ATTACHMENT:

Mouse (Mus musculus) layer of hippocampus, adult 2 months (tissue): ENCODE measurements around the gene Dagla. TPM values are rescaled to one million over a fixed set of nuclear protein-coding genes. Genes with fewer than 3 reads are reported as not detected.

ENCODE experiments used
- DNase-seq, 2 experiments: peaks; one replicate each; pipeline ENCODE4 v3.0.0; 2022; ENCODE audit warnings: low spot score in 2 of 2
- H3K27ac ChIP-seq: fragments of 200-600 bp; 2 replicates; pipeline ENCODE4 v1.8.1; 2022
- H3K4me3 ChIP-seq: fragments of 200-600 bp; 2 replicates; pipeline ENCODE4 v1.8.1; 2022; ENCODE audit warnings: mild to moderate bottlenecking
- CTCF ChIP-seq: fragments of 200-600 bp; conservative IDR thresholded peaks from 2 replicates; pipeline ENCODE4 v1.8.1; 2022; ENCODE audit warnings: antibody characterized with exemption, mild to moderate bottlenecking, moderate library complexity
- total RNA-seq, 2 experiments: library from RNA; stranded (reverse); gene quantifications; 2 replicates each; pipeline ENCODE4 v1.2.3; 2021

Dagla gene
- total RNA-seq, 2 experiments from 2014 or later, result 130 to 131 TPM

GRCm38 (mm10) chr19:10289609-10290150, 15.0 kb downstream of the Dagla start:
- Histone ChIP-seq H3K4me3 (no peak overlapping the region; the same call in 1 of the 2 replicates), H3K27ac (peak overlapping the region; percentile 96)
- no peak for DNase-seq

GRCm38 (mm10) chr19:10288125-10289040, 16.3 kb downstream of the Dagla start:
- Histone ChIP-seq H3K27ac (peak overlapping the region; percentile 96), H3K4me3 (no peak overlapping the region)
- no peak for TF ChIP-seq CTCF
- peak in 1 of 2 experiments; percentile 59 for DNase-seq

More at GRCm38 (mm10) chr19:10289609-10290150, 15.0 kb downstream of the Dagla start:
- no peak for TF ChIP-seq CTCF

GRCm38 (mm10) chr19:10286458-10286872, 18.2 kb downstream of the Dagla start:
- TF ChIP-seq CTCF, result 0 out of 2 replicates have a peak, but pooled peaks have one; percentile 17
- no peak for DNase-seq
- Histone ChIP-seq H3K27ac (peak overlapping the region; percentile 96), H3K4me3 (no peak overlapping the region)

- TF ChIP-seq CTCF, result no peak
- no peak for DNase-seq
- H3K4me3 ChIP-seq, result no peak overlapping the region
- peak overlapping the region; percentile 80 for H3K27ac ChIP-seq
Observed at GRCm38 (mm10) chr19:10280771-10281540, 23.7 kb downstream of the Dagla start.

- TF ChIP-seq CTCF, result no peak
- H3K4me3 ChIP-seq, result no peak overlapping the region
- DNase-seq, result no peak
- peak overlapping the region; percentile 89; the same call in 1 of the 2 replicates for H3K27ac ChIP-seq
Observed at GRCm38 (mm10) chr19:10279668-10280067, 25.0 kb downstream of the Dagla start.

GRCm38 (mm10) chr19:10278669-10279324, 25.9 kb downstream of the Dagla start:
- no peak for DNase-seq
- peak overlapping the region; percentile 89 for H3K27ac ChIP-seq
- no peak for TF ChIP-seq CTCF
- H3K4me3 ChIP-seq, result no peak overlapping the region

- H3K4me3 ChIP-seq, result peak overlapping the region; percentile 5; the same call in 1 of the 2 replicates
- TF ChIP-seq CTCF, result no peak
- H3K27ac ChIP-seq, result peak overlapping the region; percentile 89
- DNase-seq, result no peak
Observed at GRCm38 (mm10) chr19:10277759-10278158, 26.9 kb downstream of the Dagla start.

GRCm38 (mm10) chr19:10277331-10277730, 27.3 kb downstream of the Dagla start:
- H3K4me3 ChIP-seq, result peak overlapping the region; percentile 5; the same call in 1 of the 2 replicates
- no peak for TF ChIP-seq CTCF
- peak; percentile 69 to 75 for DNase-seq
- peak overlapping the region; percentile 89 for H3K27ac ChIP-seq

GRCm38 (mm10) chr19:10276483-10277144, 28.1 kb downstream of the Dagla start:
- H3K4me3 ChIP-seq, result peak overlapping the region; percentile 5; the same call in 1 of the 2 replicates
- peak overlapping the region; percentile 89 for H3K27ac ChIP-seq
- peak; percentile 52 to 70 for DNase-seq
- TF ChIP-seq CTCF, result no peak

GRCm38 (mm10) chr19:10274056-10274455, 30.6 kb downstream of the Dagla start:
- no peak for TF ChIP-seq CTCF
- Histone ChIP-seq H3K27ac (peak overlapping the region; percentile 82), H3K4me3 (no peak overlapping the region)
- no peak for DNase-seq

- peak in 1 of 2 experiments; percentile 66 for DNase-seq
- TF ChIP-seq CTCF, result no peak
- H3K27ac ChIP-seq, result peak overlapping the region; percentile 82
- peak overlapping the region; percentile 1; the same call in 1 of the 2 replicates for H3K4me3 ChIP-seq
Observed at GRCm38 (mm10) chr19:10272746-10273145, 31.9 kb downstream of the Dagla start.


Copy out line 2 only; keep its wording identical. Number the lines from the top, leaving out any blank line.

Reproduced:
ENCODE experiments used